Antique rifle tells an American tale

GEORGE ROSENBAUM stands at attention with a 112-year-old rifle that traveled from Massachussetts to Cuba, the U.S., the Philippines and back again before the antique gun collector tracked it down in Front Royal.alex
GEORGE ROSENBAUM stands at attention with a 112-year-old rifle that traveled from Massachussetts to Cuba, the U.S., the Philippines and back again before the antique gun collector tracked it down in Front Royal.

A snapshot of American history can come from one old gun.

Sperryville resident and antique weapons enthusiast George Rosenbaum beamed as he fastened a 20th-century bayonet to his 1899 Philippine Constabulary Krag Carbine, which actually is a cut-down, refurbished 1898 Krag-Jorgensen .30-40-caliber bolt action rifle best known for its service in the Spanish American War. The Norwegian-made Krag was the first small-caliber smokeless repeating rifle adopted by the U.S. government – smokeless powder replacing messy black powder and repeating rifles replacing single-shots.

“After the Civil War, they switched from muzzleloaders to cartridge rounds, and that’s what I’m into,” Rosenbaum said, noting that the Krag .30-40 replaced the larger and slower Springfield “Trapdoor” .45-70, a single-shot adaptation of the millions of surplus muzzleloaders held over from the Civil War. Some say the Trapdoor .45-70 could be to blame for the fall of Custer and his men at the Battle of Little Bighorn in 1876, since they used them against Sitting Bull’s Sioux, who were armed with faster, lighter Winchester repeating rifles that emerged in the 1860s.

“The U.S. military was very slow to change,” said Rosenbaum, a longtime county resident who has been collecting old weapons since the ’60s, and plans to open a shop featuring antique weapons and collectibles in Sperryville next year.

The weapon

This particular U.S. Carbine Model 1899 “Philippine Constabulary” .30-40 traveled tens of thousands of miles before the 65-year-old Rosenbaum found it in the late John Appleton’s Gun Shop at Front Royal.

According to Flayderman’s Guide to Antique American Firearms, this rifle was built in the Springfield Armory in Massachussetts in 1898 – and named the Krag-Jorgensen .30-40 caliber bolt action rifle – and was used in Cuba and the Philippines during the the Spanish American War. After the U.S. “purchased” the Philippine Islands from Spain through the Treaty of Paris (ending the war), some 8,000 Krags were modified to the specifications of the Philippine constabulary, who were native police charged with keeping the peace in the hectic postwar U.S. territory. The barrel was cut down eight inches to reduce weight and allow for a bayonet, thus creating the 1899 Philippine Constabulary Krag Carbine. The refurbished firearm was then shipped back to the Philippines for use by the Philippine constabulary between 1906 and 1916.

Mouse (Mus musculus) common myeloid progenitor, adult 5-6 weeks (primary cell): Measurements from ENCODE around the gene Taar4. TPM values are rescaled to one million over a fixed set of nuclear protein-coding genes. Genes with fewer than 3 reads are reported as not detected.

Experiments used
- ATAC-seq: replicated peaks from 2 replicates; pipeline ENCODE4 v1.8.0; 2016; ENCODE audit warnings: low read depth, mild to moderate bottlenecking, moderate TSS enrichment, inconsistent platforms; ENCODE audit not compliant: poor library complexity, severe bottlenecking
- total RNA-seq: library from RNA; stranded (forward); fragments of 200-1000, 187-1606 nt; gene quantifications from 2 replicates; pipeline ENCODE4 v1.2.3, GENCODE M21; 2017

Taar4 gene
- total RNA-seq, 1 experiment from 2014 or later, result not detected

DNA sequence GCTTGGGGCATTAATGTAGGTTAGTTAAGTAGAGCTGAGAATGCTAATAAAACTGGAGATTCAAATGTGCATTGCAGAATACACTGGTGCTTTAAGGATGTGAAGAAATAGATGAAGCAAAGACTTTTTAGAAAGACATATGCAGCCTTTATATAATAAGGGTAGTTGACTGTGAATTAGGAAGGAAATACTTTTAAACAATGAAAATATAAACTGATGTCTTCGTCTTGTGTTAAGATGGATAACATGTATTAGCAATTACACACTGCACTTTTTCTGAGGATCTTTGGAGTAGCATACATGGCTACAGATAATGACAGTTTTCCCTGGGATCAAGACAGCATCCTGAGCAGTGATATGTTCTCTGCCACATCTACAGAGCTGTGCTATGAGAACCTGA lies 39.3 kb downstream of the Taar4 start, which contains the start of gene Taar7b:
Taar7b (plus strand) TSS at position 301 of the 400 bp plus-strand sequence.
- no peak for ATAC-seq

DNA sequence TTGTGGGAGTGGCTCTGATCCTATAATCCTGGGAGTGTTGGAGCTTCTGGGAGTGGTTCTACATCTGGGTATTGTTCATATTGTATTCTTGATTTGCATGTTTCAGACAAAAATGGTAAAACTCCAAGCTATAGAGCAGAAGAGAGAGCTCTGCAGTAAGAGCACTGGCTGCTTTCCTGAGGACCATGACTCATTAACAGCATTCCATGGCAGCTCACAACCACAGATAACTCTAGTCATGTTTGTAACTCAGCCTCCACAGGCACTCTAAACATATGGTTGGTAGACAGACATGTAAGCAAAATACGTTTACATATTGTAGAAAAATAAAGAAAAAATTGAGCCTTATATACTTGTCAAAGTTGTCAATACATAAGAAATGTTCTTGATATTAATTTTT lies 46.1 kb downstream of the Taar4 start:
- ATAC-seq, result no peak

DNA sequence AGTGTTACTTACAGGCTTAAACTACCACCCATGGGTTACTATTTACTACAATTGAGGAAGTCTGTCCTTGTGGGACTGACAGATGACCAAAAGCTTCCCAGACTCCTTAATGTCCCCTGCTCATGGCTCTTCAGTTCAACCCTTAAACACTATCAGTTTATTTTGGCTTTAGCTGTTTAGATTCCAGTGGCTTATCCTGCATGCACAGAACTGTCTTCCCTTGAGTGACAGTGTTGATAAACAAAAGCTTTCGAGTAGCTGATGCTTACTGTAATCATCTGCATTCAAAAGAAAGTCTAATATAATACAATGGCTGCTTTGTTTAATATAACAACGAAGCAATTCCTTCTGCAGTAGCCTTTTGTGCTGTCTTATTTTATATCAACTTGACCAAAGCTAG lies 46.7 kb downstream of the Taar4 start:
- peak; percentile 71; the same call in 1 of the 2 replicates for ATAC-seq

When the Model 1903 Magazine Rifle replaced the Krag in the Philippines, some of the modified Krags returned to the U.S., where they were packed in cosmoline (a type of grease the military uses to preserve weapons) and stored, before a few dozen were purchased by the late John Handley – as in John Handley High School in Winchester – for ROTC training, according to Rosenbaum.

The reduced size and weight of the modified Krags was ideal for the high school cadets, as it was for the smaller-statured Filipinos. When Handley High School released the Krags in the ’50s, Appleton bought one.

According to the Springfield Armory Museum Collection Record, although about 330,000 of the Krag-Jorgensen .30-40 bolt action rifles were built at the Springfield Armory in 1898, only about 8,000 were modified to the specifications of the Philippine constabulary, making Rosenbaum’s a highly sought-after antique cartidge weapon.

The collector

Rosenbaum has been collecting old weapons since he was a student at the University of Virginia, when he often drove past Clark Brothers gun shop on U.S. 29 south of Warrenton, and became friends with Johnny and Jimmy Clark.

“Johnny was collecting old Winchesters at that point, and he got me interested,” Rosenbaum said, adding that his interests in old cartridge rifles have evolved over 45 years of collecting. “For a long time it was just the Winchesters, then the Colts, then the Smith & Wessons. But recently – I’d say within the last five years – I’ve gotten interested in old military weapons. They’re interesting because they tell tales of American history.”

Teddy Roosevelt and his Dakota cowboy Rough Riders, for example, did not use the Krag .30-40s, because they believed a bolt-action rifle was not suitable for horseback riders. Instead they charged up San Juan Hill armed with lever-action Winchester 1895s that used the same caliber bullet. Rosenbaum has a reproduction Winchester 1895 – and was more than happy to show it off.

Rosenbaum plans to open a store in Sperryville that will feature antique weapons and collectibles. He has acquired a space, he says, and will open in the spring.

Rosenbaum’s father first sparked his interest in firearms. Rosenbaum recalls hunting trips with his father in Africa and in Mexico, though he said he hasn’t hunted again since childhood.

He’s more into hunting for history now.